Comedian Chris Crowder: ‘Set the tone that you’re crazy, 
they can’t get mad at you’

The “Straight Outta Comedy” show, which takes its name from the movie “Straight Outta Compton,” promises to find the funny from four perspectives: local comics Chris Crowder, Mike Laws, Lucious Williams and Kevin White. “Of course, it’s four black guys, but it’s like we’re all from four different corners of the Earth,” Crowder told LEO. Catch them this Thursday through Saturday at The Caravan.

LEO: How did this show come together?

Chris Crowder: We’d all known each other awhile and been wanting to do something together. But this started when we were sitting around the club, the movie ‘Straight Outta Compton’ about N.W.A. had just come out, and we were talking about it. I think I was the first one to say the words ‘Straight Outta Comedy,’ and it was like a light went on for all of us.

What makes you four work so particularly well?

Everybody has totally different styles. Of course, it’s four black guys, but it’s like we’re all from four different corners of the Earth. Lucious, he’s young, not married, been in the military. He’s just laid back and chill. Mike Laws, he’s the edgy one, he’s the firecracker, and he’s the renegade. I’m more of the family man. I’m certainly not the leader, but if you need to get everyone in one room, I’m the one you call. I’m the mama of the group. Kevin is just pure comedy genius. The dynamics of it are cool. When you see the show you’re going to see four different aspects of a black man, all on one stage.

Almost in different phases of his life?

Exactly! You got the young one, the fiery one, the dad and the one with wisdom. It’s funny you said that, because that’s almost exactly how it is. I don’t know what that means for which of us is going to check out first — who has to be the old fart?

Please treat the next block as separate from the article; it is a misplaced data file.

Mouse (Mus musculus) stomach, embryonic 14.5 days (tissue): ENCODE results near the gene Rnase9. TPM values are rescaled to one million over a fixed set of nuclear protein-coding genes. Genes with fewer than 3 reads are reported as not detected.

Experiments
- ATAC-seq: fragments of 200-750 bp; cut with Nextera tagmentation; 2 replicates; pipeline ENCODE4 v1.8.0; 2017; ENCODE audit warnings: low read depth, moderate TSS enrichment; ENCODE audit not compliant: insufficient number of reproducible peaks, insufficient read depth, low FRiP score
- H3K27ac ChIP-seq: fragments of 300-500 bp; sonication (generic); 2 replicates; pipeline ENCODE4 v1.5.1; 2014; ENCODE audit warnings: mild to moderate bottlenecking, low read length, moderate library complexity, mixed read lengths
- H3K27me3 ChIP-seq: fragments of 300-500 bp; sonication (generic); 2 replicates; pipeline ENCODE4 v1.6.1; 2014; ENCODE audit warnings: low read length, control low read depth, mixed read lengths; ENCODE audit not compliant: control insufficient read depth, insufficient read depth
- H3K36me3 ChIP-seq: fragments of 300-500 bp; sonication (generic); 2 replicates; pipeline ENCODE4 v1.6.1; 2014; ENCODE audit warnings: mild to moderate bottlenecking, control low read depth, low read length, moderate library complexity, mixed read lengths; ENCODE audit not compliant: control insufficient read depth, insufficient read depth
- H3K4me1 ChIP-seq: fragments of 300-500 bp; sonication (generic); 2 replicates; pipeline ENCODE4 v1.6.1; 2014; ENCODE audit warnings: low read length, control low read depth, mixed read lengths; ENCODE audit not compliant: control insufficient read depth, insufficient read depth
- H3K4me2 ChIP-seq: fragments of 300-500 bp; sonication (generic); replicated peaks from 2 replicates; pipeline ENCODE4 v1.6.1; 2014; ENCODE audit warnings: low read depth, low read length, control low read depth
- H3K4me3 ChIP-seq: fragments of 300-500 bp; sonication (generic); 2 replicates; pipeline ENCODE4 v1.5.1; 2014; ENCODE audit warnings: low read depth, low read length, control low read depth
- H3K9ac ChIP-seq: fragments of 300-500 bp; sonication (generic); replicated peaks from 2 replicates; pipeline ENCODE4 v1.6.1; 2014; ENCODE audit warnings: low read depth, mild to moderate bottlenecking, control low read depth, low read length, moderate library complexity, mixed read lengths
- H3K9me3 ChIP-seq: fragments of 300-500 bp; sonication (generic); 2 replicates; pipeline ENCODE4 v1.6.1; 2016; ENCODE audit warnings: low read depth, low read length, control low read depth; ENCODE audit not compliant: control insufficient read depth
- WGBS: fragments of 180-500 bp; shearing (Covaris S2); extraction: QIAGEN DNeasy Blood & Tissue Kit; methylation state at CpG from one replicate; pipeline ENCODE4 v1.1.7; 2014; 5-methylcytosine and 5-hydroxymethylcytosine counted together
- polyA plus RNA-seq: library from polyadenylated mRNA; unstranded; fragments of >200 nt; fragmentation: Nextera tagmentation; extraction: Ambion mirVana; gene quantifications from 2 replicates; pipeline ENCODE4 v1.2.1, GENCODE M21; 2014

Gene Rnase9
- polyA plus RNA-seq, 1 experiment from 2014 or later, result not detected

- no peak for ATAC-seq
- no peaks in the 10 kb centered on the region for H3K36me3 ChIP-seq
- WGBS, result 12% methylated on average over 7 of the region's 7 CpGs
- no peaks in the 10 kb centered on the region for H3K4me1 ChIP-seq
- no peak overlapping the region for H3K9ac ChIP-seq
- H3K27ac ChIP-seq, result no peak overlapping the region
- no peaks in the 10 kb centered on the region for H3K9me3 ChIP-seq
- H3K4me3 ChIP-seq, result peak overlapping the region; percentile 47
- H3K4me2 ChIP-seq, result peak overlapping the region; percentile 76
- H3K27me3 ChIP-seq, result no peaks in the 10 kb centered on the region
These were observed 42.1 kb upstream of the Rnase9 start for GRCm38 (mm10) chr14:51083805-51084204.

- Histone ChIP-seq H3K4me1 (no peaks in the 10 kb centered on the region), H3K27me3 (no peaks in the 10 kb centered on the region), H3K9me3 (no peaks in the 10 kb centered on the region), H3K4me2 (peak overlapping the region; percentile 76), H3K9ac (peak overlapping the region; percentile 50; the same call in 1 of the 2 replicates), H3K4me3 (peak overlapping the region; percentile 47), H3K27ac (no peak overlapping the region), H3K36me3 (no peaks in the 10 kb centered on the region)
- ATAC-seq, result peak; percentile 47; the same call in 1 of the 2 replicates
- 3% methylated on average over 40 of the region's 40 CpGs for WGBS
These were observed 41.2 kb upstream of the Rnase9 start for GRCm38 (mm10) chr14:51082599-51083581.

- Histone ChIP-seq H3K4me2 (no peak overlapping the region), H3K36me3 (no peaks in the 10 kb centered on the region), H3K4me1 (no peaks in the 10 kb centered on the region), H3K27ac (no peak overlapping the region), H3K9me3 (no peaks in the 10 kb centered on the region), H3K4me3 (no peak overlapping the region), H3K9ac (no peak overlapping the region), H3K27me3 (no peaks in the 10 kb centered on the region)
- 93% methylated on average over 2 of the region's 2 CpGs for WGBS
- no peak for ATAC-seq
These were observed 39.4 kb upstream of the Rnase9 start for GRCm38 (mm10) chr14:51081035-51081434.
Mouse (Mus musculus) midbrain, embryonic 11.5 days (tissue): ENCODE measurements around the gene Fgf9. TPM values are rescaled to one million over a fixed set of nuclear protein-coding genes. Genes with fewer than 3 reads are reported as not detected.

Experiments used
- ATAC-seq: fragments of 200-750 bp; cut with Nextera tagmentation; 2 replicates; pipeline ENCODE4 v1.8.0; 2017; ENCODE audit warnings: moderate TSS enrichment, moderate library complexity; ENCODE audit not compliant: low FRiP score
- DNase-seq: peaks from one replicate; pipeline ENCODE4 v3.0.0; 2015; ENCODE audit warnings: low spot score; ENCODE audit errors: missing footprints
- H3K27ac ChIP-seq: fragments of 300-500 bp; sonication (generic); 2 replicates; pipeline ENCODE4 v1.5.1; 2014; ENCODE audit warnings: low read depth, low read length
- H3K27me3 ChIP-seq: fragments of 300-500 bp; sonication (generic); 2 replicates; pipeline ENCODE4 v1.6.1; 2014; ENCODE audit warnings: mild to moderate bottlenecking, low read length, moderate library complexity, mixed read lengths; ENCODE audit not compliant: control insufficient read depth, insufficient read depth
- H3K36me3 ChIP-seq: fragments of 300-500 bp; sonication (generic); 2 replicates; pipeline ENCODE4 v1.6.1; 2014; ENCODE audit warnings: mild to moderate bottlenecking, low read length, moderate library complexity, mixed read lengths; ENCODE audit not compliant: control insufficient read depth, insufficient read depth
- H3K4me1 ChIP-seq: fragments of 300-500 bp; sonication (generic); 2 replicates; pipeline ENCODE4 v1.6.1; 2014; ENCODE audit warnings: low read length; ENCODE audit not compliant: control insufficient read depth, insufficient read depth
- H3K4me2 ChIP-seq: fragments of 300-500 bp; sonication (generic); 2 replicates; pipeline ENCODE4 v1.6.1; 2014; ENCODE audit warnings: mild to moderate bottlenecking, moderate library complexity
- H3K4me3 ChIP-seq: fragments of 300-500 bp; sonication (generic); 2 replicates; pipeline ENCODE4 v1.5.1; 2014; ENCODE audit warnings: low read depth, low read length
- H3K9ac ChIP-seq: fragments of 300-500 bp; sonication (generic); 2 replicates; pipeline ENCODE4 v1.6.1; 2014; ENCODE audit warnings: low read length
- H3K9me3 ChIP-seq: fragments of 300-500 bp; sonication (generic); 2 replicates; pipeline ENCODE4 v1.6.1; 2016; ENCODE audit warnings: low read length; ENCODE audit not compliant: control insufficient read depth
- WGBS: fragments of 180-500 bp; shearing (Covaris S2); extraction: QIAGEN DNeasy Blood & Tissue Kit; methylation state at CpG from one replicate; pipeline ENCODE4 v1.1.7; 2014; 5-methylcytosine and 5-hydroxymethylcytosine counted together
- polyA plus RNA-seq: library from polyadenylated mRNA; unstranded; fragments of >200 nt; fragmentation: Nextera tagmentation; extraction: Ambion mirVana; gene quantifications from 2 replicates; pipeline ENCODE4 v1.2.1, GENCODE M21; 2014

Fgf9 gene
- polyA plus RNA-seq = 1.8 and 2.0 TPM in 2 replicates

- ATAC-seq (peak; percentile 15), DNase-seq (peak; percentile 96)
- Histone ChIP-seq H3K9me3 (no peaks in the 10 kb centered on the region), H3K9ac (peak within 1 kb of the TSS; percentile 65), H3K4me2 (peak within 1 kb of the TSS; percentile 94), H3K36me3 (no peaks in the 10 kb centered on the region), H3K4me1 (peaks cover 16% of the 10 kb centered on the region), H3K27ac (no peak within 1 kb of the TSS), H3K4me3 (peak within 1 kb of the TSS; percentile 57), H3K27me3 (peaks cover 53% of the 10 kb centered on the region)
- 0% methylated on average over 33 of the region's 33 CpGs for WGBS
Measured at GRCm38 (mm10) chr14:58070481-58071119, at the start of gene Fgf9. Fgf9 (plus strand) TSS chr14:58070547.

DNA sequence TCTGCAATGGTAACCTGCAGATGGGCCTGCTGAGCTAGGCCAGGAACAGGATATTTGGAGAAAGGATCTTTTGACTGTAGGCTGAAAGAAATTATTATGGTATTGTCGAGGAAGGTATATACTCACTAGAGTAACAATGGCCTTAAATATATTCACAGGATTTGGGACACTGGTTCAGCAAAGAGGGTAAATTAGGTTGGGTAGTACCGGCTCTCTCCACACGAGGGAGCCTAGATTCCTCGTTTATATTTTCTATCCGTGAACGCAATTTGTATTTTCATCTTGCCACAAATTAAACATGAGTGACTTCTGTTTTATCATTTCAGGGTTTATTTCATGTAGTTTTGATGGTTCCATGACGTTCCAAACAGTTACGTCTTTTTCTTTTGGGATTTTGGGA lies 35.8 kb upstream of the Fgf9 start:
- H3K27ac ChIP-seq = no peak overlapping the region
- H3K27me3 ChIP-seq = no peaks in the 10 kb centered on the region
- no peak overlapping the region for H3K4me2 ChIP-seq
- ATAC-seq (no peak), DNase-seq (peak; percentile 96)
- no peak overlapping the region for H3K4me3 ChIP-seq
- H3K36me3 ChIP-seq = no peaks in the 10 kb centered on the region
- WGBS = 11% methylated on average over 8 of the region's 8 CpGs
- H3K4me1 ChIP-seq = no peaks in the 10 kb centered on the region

How are Louisville audiences different from any other audience?

Louisville is a weird city. It really is. We love what we love — but it takes us a while to love it. You really have to put that work in for us to love you. But Louisvillians are passionate about what they love, and once you get on that love side — they aren’t going to ever let you go. Louisville crowds don’t do one night stands. If you rock them one night, they will love you forever.

What was the best part of childhood in Louisville?

I grew up in the ‘hood, man. We did dangerous stuff. In the wintertime, we would grab the back of the TARC bus and just slide with it. We grew up in the ghetto. Our idea of fun can be a little dangerous. In my life, this city has grown and changed so much. It doesn’t look anything like it did when I was a kid. But it still feels like home. It’s big enough that we hold our people, but, other than that, we’re good. We look at other cities like, ‘We cool. We don’t want your people ­— you keep ‘em.’ Derby is enough. They’re here for two weeks, rough up the city a bit, and then we kick them out.

A lot of your comedy is about your family and fatherhood. What have you learned?

They think dad is crazy. Here’s what I learned: With kids you go from ‘da-da’, to ‘dad,’ to ‘pops,’ and now my oldest son has started calling me ‘old man.’ That’s the evolution. And I’ll tell you, it burns me ­— I’m not even 40! He’s 20. He’s hitting the weight room and stuff — so I think I’ve got one more takedown in me. After that, we’ll have to start shooting at each other or something. But really, I love my family. They write my jokes. I just sit back, watch and listen.

Do they get mad when you talk about them onstage?

No, because once you set the tone that you’re crazy, they can’t get mad at you for anything you say.

When they write the book on Chris Crowder, what will it be titled?

It probably won’t even be a book. It will probably be a pamphlet, a brochure of what not to do with your life. Here’s what I know: I love, love. I love being around people who love. That’s who I try to be, and that’s how I want to be remembered.